Saturday, August 29, 2015
Atomic Reactions Four!
As the fires of Charlton Comics dwindled, the fate of their properties, in particular the high profile heroes such as Captain Atom and Blue Beetle became uncertain. Prodded by fanboy interest the company published a last-ditch effort in the early 80's called Charlton Bullseye. This second volume of the title featured work by fans using existing Charlton heroes as well as brand new characters. This was primarily a showcase for new up and coming talents, but along the way we got two new action hero stories.
The first was a team-up between Blue Beetle and The Question. You can read it here. The second was by the same artist, a hopeful fan named Dan Reed who gave us the final Captain Atom story published by Charlton Comics in the seventh issue of Charlton Bullseye. Cap is in his old golden togs, eschewing the silver and blue look of later stages of his career. To read a detailed summary check this out.
Soon after Bill Black, the tenacious publisher of AC Comics and Paragon Publications got the rights to the Action Heroes at about the same time that characters were sold to DC as a present of sorts for then DC editor Dick Giordano.
It created an odd situation in which Black had produced stories with the characters but then lost the legal ability to publish them.
The situation was solved, so to speak, when DC allowed the material already produced to be published, but of course forbid new stuff. So we get Captain Atom, now in his silver and blue and red alongside the other Action Heroes as part of a team Black and company called "The Sentinels of Justice". This one-shot is a nifty bit of nostalgia, though the story by writer Dan St.John and artist Greg Guler is pretty humdrum.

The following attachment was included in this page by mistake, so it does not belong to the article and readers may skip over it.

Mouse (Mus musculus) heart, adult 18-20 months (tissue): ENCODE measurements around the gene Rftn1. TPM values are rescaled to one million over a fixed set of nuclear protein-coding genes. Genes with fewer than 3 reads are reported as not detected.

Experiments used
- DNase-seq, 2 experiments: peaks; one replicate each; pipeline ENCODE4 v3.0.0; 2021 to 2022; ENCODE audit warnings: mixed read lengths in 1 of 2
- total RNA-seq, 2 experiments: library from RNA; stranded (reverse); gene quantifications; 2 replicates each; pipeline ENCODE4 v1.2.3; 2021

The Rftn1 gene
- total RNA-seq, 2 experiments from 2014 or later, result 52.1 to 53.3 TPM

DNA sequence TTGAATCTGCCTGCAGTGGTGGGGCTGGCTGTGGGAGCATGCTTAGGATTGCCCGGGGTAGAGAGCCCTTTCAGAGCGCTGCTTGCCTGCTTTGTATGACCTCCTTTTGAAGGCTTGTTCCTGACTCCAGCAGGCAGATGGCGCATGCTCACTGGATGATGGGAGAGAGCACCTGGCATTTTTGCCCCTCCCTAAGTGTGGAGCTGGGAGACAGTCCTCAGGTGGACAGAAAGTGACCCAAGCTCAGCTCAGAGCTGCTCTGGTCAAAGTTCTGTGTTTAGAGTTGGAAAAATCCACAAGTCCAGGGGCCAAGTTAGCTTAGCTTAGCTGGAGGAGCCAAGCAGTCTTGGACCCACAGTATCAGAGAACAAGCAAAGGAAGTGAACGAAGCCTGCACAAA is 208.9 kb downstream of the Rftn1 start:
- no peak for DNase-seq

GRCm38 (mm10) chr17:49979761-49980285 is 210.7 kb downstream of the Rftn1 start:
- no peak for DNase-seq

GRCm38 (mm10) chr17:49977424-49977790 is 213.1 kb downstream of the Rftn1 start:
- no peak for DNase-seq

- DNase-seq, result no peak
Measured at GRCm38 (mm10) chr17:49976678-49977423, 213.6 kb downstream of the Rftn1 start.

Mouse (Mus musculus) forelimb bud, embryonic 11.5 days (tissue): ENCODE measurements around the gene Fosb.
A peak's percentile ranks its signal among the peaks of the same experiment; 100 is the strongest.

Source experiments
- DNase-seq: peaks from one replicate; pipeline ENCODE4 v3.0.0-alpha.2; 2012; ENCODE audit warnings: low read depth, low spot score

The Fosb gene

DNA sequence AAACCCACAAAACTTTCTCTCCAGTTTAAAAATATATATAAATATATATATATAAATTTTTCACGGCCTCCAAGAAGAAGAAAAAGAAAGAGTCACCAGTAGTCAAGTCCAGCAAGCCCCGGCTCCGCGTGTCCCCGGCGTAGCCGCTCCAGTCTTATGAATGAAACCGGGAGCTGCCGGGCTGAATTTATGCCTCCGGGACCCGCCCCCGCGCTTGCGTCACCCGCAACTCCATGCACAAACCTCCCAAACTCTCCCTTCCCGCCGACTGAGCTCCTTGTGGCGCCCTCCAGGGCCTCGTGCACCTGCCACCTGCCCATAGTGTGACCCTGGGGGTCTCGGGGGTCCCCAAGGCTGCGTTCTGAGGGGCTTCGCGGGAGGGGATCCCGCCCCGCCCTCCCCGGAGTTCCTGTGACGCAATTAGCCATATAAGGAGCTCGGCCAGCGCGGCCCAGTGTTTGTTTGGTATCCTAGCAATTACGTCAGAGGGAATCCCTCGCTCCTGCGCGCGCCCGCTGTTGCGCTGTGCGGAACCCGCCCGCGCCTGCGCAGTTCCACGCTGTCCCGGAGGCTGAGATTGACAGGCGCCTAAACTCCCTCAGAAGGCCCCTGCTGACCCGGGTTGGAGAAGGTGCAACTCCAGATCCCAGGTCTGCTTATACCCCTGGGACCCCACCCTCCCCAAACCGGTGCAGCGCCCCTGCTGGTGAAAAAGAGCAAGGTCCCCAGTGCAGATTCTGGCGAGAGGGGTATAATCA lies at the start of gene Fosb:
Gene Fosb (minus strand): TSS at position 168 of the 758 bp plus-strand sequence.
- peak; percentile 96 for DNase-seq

For the record, AC Comics also published a Blue Beetle story in the regular Americomics which had the two Charlton versions of the character face off. There's a secret of course to this confrontation. To get a closer look at Americomics Special #1 look here.
And that was it. DC took over the character and after the Crisis On Infinite Earths (more on that next month) the Charlton characters (who lived on Earth-4 in the DC multiverse, albeit briefly) were fused into the DCU. Blue Beetle got his own series which lasted a few years then he joined the Justice League.
Captain Atom proved to be the most successful of the batch, with a run of his own title which approached sixty issues. He too joined the Justice League and was even a leader of sorts for different versions of the team. The folks at DC seemed oddly ashamed of Cap's origins and wrote off the Charlton stories as mere fantasies concocted by the military to hide the true nature of Captain Atom who was a much more grim character in the slightly darker DC Universe.
Captain Atom remains a reasonably potent part of the DC Universe, getting his own title from time to time. I don't follow these new adventures, so the details are a mystery to yours truly, but the images in which his classic look still supplies the inspiration sure can be compelling.